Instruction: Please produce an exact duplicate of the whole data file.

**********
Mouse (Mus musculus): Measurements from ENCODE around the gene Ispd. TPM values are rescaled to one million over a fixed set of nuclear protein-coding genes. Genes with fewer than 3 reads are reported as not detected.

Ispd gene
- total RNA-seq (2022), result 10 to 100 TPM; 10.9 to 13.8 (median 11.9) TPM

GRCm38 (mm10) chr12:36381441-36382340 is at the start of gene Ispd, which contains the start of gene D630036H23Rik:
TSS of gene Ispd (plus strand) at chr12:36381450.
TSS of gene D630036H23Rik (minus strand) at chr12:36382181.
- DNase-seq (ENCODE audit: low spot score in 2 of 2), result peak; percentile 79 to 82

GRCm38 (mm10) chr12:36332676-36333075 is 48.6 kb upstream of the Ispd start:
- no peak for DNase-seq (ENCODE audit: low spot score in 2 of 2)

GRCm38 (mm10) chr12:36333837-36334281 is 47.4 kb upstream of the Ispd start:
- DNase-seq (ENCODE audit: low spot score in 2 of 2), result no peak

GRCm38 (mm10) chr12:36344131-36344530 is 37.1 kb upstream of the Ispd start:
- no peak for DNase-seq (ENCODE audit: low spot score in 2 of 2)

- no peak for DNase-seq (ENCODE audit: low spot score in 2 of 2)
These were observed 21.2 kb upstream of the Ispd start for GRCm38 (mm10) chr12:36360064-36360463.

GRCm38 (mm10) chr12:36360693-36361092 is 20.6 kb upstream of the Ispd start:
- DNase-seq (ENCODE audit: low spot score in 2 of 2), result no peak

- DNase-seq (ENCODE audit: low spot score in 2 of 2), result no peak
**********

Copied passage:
Mouse (Mus musculus): Measurements from ENCODE around the gene Ispd. TPM values are rescaled to one million over a fixed set of nuclear protein-coding genes. Genes with fewer than 3 reads are reported as not detected.

Ispd gene
- total RNA-seq (2022), result 10 to 100 TPM; 10.9 to 13.8 (median 11.9) TPM

GRCm38 (mm10) chr12:36381441-36382340 is at the start of gene Ispd, which contains the start of gene D630036H23Rik:
TSS of gene Ispd (plus strand) at chr12:36381450.
TSS of gene D630036H23Rik (minus strand) at chr12:36382181.
- DNase-seq (ENCODE audit: low spot score in 2 of 2), result peak; percentile 79 to 82

GRCm38 (mm10) chr12:36332676-36333075 is 48.6 kb upstream of the Ispd start:
- no peak for DNase-seq (ENCODE audit: low spot score in 2 of 2)

GRCm38 (mm10) chr12:36333837-36334281 is 47.4 kb upstream of the Ispd start:
- DNase-seq (ENCODE audit: low spot score in 2 of 2), result no peak

GRCm38 (mm10) chr12:36344131-36344530 is 37.1 kb upstream of the Ispd start:
- no peak for DNase-seq (ENCODE audit: low spot score in 2 of 2)

- no peak for DNase-seq (ENCODE audit: low spot score in 2 of 2)
These were observed 21.2 kb upstream of the Ispd start for GRCm38 (mm10) chr12:36360064-36360463.

GRCm38 (mm10) chr12:36360693-36361092 is 20.6 kb upstream of the Ispd start:
- DNase-seq (ENCODE audit: low spot score in 2 of 2), result no peak

- DNase-seq (ENCODE audit: low spot score in 2 of 2), result no peak